Is your child ready to walk to school?

Living Well | Words: Jade Thrupp | Photos: Shannon Morris | Posted on 22 January 2021

Walking to school has many benefits, but how do you know if your child is ready?

As the new school year begins, many parents will be asking whether their child is old enough to walk to school. VicHealth research shows that more than 60 per cent of parents would like their children to walk to school more frequently, yet only 25 per cent of kids in Victoria routinely make the trip on foot, down from about 50 per cent Australia-wide in the 1970s.

Few dispute the health benefits of kids having a more active commute, especially with new data showing almost one in four Victorian children are overweight or obese. Yet the convenience of dropping children on their way to another destination, along with fears about pedestrian accidents and ‘stranger danger’, mean that most kids are dropped off by car.  

So how do you know when your child is ready to walk to school? 

Kids walking to school

RACV’s education programs coordinator Rebekah Smith says there is no exact age at which a child is ready to get around on their own.  

“It’s more about individual competence of the child rather than an exact age. For many children this should be around 11 or 12.”  

The law doesn’t specify an age at which a child can be left unsupervised, but takes into account the child and the reasonableness of the situation. When it comes to walking to school this can include your child’s cognitive ability, attentiveness, understanding of road rules and the route.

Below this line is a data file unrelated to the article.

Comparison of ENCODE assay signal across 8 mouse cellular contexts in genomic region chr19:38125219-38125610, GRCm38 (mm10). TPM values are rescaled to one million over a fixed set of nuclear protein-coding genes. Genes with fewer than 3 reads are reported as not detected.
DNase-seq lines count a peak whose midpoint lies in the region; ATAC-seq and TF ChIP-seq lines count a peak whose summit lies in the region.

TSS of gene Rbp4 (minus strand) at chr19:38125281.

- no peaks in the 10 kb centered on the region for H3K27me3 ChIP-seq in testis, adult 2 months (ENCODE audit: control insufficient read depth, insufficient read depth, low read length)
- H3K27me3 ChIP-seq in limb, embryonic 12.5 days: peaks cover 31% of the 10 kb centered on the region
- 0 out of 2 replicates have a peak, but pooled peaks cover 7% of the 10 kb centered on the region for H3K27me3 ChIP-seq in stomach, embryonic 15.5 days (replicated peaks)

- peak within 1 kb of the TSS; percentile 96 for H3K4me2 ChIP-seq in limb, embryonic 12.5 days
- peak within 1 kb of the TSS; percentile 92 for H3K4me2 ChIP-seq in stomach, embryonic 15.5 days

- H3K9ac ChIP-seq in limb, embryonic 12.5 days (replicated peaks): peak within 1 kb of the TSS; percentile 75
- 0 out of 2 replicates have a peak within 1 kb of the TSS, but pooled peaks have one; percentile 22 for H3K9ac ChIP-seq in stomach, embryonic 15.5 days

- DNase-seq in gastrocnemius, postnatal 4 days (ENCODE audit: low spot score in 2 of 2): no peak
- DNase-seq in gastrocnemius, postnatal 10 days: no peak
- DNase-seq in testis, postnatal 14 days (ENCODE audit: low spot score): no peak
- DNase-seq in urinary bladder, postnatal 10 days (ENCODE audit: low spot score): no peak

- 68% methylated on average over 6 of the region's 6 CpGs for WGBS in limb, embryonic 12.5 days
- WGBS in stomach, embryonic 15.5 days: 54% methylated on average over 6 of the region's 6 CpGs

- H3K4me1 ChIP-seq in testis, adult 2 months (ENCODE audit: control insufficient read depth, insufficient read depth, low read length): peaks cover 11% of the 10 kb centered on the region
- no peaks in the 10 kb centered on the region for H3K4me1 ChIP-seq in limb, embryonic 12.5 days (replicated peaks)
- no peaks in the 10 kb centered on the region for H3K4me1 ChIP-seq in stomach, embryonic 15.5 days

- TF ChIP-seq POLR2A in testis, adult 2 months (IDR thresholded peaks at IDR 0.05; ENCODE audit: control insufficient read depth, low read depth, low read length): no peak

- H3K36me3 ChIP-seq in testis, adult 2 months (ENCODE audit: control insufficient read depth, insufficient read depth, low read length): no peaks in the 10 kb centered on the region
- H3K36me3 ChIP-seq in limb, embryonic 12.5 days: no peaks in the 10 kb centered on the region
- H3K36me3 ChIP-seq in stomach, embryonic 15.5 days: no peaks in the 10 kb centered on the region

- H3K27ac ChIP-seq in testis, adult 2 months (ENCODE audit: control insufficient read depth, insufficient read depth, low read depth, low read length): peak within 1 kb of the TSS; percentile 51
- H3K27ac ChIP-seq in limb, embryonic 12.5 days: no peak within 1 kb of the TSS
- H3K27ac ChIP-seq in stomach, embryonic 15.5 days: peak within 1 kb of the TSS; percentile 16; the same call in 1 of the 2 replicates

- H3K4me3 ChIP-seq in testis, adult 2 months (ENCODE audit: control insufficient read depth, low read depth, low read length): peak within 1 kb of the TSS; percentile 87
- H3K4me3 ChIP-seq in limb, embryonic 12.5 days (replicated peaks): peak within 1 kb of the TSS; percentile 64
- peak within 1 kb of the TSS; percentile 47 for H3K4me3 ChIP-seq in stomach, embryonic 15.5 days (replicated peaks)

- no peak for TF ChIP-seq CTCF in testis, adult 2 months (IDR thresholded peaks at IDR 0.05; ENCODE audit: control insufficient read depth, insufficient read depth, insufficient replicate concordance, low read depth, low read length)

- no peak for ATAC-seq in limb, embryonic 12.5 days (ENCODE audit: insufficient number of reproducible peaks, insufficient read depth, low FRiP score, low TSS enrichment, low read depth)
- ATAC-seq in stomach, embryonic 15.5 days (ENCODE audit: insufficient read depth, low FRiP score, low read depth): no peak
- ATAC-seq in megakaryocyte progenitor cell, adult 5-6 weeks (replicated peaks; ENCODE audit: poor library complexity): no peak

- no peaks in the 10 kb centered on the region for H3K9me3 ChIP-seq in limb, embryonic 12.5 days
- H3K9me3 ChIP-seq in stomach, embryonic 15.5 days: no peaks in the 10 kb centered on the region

A mature 10-year-old might manage well, while an easily distracted 12-year-old might not fully grasp the road-safety message. It’s down to your parental judgement and comfort levels.   

As you approach the new school year, weigh up the benefits and risks of allowing your child to make their own way to school. There are plenty of resources to help, such as raisingchildren.net.au and Kidsafe.

RACV Safety Squad is a free program that teaches children about road safety, with schools able to book a visit from an RACV educator who will run sessions to suit the school’s local area. VicHealth’s Walk to School program encourages an active commute by recording how many students walk, ride or scoot to school and hands out prizes for schools with the highest levels of participation.  

Five ways to tell if your child is ready to walk to school  

The best way to test your child’s readiness to get themselves to school is to make the trip with them a few times and see how they manage. Find the safest route together and look out for: 

  • Age and maturity: is your child attentive, aware of their surroundings and sensibly behaved? 
  • Their level of road safety awareness. For instance, do they stop, look, listen and think before they cross a road? 
  • Familiarity with the local neighbourhood: are they able to follow your chosen route confidently? 
  • Walking/riding/scooting ability: are they competent and confident whatever the mode of travel? If riding, are they strong and steady enough to go without supervision? 
  • Preparedness: Do they know what to do if they get hurt or a stranger approaches? What is the back-up plan?

And five tips to make it easier

  • Set a good example by walking or cycling to local places, including school.
  • Help your child become familiar with the local neighbourhood and identify the safest routes (e.g. where there are safe road crossings).
  • Slowly build independence by letting your child do things gradually. You could walk with them to begin with, then let them walk the last few blocks alone. With many parents still working from home at least part of the week, you could take turns to walk, ride, scoot or skate with the kids.
  • If the walk to school is too long, park a few blocks from school and let your child walk the rest of the way.
  • Agree on a plan with your child for the transition towards independence, and set milestones and boundaries.
VicHealth’s Walk to School program has tips, advice and kids’ activities to help them on their way.

Source: VicHealth